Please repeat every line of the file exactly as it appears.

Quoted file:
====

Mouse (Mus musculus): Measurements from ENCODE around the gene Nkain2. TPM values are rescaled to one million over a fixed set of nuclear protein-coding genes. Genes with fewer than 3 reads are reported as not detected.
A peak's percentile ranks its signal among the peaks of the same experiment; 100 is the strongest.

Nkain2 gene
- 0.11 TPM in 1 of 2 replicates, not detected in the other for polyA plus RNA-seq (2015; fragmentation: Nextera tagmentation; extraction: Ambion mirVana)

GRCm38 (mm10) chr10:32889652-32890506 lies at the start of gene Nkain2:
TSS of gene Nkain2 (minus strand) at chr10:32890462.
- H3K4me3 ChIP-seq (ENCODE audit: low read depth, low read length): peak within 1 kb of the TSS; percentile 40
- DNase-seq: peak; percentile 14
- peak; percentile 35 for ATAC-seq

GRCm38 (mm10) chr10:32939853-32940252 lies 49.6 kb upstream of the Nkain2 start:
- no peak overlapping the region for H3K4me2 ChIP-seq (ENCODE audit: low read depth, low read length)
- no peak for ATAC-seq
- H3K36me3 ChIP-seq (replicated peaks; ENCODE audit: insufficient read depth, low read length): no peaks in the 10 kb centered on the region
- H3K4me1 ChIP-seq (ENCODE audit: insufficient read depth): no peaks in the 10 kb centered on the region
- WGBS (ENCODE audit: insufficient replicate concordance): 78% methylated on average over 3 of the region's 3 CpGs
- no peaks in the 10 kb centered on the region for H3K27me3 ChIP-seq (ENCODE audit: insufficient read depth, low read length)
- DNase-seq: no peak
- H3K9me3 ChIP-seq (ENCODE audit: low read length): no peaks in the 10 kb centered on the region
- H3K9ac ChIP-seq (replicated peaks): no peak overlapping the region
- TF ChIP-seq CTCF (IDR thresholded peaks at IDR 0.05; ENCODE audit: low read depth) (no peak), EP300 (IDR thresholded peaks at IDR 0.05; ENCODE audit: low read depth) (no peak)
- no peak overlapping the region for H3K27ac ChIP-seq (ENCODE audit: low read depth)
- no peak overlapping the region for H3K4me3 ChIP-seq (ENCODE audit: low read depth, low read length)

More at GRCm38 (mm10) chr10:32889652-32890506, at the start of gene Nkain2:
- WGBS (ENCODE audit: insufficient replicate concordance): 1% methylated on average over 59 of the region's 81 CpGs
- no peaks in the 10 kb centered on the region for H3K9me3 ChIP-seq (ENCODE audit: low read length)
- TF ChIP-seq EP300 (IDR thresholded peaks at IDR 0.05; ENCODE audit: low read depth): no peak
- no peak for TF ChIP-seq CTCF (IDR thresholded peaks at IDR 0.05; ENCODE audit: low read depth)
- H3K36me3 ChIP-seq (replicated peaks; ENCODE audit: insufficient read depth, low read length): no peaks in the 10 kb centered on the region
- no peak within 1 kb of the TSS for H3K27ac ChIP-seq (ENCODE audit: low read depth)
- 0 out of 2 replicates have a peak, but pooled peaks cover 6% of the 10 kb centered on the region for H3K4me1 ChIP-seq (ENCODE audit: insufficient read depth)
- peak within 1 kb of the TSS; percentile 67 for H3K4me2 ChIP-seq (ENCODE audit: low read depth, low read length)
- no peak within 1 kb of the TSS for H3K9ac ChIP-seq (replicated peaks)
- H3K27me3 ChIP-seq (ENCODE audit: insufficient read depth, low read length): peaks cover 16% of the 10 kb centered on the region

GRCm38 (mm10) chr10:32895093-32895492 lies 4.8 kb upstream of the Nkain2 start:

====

Mouse (Mus musculus): Measurements from ENCODE around the gene Nkain2. TPM values are rescaled to one million over a fixed set of nuclear protein-coding genes. Genes with fewer than 3 reads are reported as not detected.
A peak's percentile ranks its signal among the peaks of the same experiment; 100 is the strongest.

Nkain2 gene
- 0.11 TPM in 1 of 2 replicates, not detected in the other for polyA plus RNA-seq (2015; fragmentation: Nextera tagmentation; extraction: Ambion mirVana)

GRCm38 (mm10) chr10:32889652-32890506 lies at the start of gene Nkain2:
TSS of gene Nkain2 (minus strand) at chr10:32890462.
- H3K4me3 ChIP-seq (ENCODE audit: low read depth, low read length): peak within 1 kb of the TSS; percentile 40
- DNase-seq: peak; percentile 14
- peak; percentile 35 for ATAC-seq

GRCm38 (mm10) chr10:32939853-32940252 lies 49.6 kb upstream of the Nkain2 start:
- no peak overlapping the region for H3K4me2 ChIP-seq (ENCODE audit: low read depth, low read length)
- no peak for ATAC-seq
- H3K36me3 ChIP-seq (replicated peaks; ENCODE audit: insufficient read depth, low read length): no peaks in the 10 kb centered on the region
- H3K4me1 ChIP-seq (ENCODE audit: insufficient read depth): no peaks in the 10 kb centered on the region
- WGBS (ENCODE audit: insufficient replicate concordance): 78% methylated on average over 3 of the region's 3 CpGs
- no peaks in the 10 kb centered on the region for H3K27me3 ChIP-seq (ENCODE audit: insufficient read depth, low read length)
- DNase-seq: no peak
- H3K9me3 ChIP-seq (ENCODE audit: low read length): no peaks in the 10 kb centered on the region
- H3K9ac ChIP-seq (replicated peaks): no peak overlapping the region
- TF ChIP-seq CTCF (IDR thresholded peaks at IDR 0.05; ENCODE audit: low read depth) (no peak), EP300 (IDR thresholded peaks at IDR 0.05; ENCODE audit: low read depth) (no peak)
- no peak overlapping the region for H3K27ac ChIP-seq (ENCODE audit: low read depth)
- no peak overlapping the region for H3K4me3 ChIP-seq (ENCODE audit: low read depth, low read length)

More at GRCm38 (mm10) chr10:32889652-32890506, at the start of gene Nkain2:
- WGBS (ENCODE audit: insufficient replicate concordance): 1% methylated on average over 59 of the region's 81 CpGs
- no peaks in the 10 kb centered on the region for H3K9me3 ChIP-seq (ENCODE audit: low read length)
- TF ChIP-seq EP300 (IDR thresholded peaks at IDR 0.05; ENCODE audit: low read depth): no peak
- no peak for TF ChIP-seq CTCF (IDR thresholded peaks at IDR 0.05; ENCODE audit: low read depth)
- H3K36me3 ChIP-seq (replicated peaks; ENCODE audit: insufficient read depth, low read length): no peaks in the 10 kb centered on the region
- no peak within 1 kb of the TSS for H3K27ac ChIP-seq (ENCODE audit: low read depth)
- 0 out of 2 replicates have a peak, but pooled peaks cover 6% of the 10 kb centered on the region for H3K4me1 ChIP-seq (ENCODE audit: insufficient read depth)
- peak within 1 kb of the TSS; percentile 67 for H3K4me2 ChIP-seq (ENCODE audit: low read depth, low read length)
- no peak within 1 kb of the TSS for H3K9ac ChIP-seq (replicated peaks)
- H3K27me3 ChIP-seq (ENCODE audit: insufficient read depth, low read length): peaks cover 16% of the 10 kb centered on the region

GRCm38 (mm10) chr10:32895093-32895492 lies 4.8 kb upstream of the Nkain2 start: